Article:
On the day we celebrate the life and accomplishments of Dr Martin Luther King Jr, I am thinking about Fair Housing as it relates to my practice of real estate services in Western Washington. I have been fortunate to say that I have not seen examples of racism or discrimination in my decade or so of listing and selling homes in Olympia and the surrounding communities, The closest encounter I have had with it (racism) was a prospective seller telling me that we needed to price her rental property higher because buyers would “jew her down” on a final price. I declined to do business with her and we parted company.
I recently took a six hour continuing education class on the topic of fair housing. As most of us know, unfair housing practices are illegal, unethical and bad business. Discrimination is not only about race. Discrimination can be about about religion, sexual preference, family status, and now – in Washington – weight. One cannot discriminate against the obese. It is my understanding that ours is the only state to address this.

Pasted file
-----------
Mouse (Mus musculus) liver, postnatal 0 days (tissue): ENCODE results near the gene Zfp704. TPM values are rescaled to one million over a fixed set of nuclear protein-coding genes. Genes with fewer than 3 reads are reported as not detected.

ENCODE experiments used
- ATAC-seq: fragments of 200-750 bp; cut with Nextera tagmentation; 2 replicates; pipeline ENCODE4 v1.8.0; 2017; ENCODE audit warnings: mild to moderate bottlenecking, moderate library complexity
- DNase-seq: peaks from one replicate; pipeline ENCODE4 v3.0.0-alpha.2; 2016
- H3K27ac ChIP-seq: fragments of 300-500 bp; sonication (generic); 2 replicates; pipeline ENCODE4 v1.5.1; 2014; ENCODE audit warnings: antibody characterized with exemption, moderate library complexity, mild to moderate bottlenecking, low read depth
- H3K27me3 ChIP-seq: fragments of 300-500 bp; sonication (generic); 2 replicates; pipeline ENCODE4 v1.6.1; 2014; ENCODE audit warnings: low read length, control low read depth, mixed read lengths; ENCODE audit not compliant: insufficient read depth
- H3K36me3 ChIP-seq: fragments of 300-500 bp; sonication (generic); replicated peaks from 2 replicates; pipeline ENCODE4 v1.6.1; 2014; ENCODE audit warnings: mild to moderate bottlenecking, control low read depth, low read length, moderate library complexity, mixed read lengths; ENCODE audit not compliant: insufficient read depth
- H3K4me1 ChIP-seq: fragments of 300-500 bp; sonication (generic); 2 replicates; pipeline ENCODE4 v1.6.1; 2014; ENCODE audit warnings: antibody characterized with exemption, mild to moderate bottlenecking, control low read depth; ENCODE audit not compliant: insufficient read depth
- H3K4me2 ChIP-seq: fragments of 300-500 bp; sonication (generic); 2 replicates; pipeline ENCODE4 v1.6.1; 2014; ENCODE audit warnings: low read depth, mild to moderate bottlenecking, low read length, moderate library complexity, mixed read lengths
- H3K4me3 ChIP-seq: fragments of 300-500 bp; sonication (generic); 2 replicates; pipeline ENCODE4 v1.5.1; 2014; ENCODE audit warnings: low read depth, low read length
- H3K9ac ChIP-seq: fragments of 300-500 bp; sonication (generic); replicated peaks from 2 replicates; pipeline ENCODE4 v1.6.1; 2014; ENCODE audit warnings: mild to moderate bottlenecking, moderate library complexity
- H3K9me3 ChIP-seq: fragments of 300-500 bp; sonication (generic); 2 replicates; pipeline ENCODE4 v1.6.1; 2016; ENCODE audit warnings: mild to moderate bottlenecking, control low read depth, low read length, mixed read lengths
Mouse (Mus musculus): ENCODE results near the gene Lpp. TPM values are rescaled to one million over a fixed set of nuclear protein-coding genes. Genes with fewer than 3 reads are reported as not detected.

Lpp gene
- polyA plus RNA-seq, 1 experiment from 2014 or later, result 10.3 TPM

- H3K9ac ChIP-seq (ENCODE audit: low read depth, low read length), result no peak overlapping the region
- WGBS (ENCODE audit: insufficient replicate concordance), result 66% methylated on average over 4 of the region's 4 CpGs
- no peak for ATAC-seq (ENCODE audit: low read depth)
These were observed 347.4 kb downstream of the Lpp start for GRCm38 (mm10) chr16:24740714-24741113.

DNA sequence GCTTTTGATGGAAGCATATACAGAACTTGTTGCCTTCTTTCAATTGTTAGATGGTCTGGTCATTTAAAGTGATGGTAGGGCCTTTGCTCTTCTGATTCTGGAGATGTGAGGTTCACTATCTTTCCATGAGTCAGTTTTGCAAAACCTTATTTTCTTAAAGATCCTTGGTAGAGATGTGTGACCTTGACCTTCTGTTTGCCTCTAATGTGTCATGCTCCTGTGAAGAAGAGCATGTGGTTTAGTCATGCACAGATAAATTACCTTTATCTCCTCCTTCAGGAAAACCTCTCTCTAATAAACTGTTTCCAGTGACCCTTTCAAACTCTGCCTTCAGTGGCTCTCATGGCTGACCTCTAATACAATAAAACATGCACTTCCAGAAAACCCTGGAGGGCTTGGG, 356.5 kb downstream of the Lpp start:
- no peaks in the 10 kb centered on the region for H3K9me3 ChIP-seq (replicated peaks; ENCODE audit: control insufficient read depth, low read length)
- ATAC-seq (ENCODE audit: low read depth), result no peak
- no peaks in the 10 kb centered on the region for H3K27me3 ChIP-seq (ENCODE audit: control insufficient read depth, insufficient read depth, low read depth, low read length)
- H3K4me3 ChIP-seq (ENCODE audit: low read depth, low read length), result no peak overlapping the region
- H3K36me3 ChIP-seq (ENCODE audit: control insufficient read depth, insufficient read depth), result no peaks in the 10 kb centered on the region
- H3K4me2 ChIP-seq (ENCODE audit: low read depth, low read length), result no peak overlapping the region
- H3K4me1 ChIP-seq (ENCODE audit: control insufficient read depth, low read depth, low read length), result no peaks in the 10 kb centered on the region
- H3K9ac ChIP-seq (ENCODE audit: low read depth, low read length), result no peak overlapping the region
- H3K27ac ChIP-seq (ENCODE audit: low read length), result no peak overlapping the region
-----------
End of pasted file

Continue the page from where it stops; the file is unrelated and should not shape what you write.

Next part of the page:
In the past, areas were “redlined” so that black buyers, for example, could not purchase homes there. This was done by not only agents, but lenders as well. Some communities actually made their discrimination very clear, by stating it in neighborhood CCRs. Fair housing legislation in the early 1960s made all of this illegal.
More subtle types of discrimination have continued, however. Some agents have shown homes to clients in areas where they project that they may feel comfortable. In other words, where the agent thinks there is already a community of “similar people”. This is an unfair housing practice.
We’ve come a long way as a nation and as a profession. We need to continue to make progress as a collective and as individuals.